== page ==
Greek polymath who worked in mathematics, astronomy, and mechanics. He is especially famous for descriptions of automata (air-, water-, and steam-powered mechanical devices) and steam-powered aeolipiles. “Hero’s engine,” deriving from Ctesibius of Alexandria’s design (290250 bce), is the first device to transform steam into rotary motion. The aeolipile consists of a hollow sphere attached by pipes to an enclosed water-filled cauldron. When the cauldron is heated, the sphere spins on a pivot as it releases steam (Pneumatics 50).

Hero’s much disputed floruit was pinpointed by Neugebauer (1975, 846), who noted that Hero used eyewitness evidence of a lunar eclipse of 62 ce, visible from both Rome and Alexandria, to calculate the distance between those two cities (Dioptra 35). Making no use of Ptolemy of Alexandria (127after 146 ce Hero likely predated Ptolemy Neugebauer Very little is known of Hero s life His mathematical corpus ...



Michael A. B. Deakin

Alexandrian astronomer, mathematician, and philosopher, was the first woman mathematician of whose life and work we have reasonably detailed and secure knowledge. She was active as a public figure, taking a leading part in the civic affairs of Alexandria and also delivering popular lectures on philosophy: a Neoplatonist philosophy heavily influenced by mathematics. She also taught students the intricacies of technical mathematics and astronomy. Her public profile alone was probably distinguished enough to earn her a place in history, but this has been cemented by the lurid nature of her death. She died in 415, murdered by a crowd of Christian zealots who seized her, stripped her, and proceeded to dismember her and to burn her mangled corpse. Undoubtedly this further circumstance has served to keep her name alive.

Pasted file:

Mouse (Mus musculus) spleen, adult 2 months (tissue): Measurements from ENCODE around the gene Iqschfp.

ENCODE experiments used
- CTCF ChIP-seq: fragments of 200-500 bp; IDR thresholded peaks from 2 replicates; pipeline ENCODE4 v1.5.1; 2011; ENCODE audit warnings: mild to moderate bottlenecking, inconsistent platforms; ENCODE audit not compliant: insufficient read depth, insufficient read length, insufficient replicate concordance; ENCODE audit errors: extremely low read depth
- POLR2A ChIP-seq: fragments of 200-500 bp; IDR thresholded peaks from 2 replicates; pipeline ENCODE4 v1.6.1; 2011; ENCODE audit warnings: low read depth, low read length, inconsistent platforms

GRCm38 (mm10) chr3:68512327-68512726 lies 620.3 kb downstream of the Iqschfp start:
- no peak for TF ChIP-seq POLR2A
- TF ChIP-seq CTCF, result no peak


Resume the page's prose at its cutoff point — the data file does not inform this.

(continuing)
Hypatia was the daughter of the mathematician Theon and taught both mathematics and philosophy in the then Greek city of Alexandria ...


Abdelhamid I. Sabra

Egyptian scientist, was known in his lifetime as al-Basri, where he was first in Basra, Iraq, and as al-Misri, since he ended his life in Cairo, having escaped from the “widespread plagues” described in some detail by the Christian physician Ibn Butlan (d. AH 458/1066 CE). Ibn Butlan witnessed the plagues while he traveled to Aleppo, al-Fustat, and al-Qustantiniyya, and he lists Ibn al-Haytham among “the men of science” who fell victim to the plague.

Ibn al-Haytham’s education is known mainly from his extant writings, which luckily are many, most of them original and impressive, with continuous interest in astronomy, and especially a new significant emphasis on the study of light as a clear branch of “physics”: “light,” he noted, in his Optics book 5 does not behave in the way it does for the sake of the eye He was not an atomist but he accepted ...


Ness Creighton

Egyptian astronomer, whose full name was Abu’l-Hasan ʿAli B. Abi Saʿid ʿAbd Al-Rahma, Ahmad B. Yunus Al-Sadafi, was one of the most prominent Muslim astronomers, not only of his time, but in terms of general influence. His al-Zidj al-kabir al-hakimi, considered one of the finest surviving astronomical handbooks, has been used extensively as a source of data by early and modern astronomers.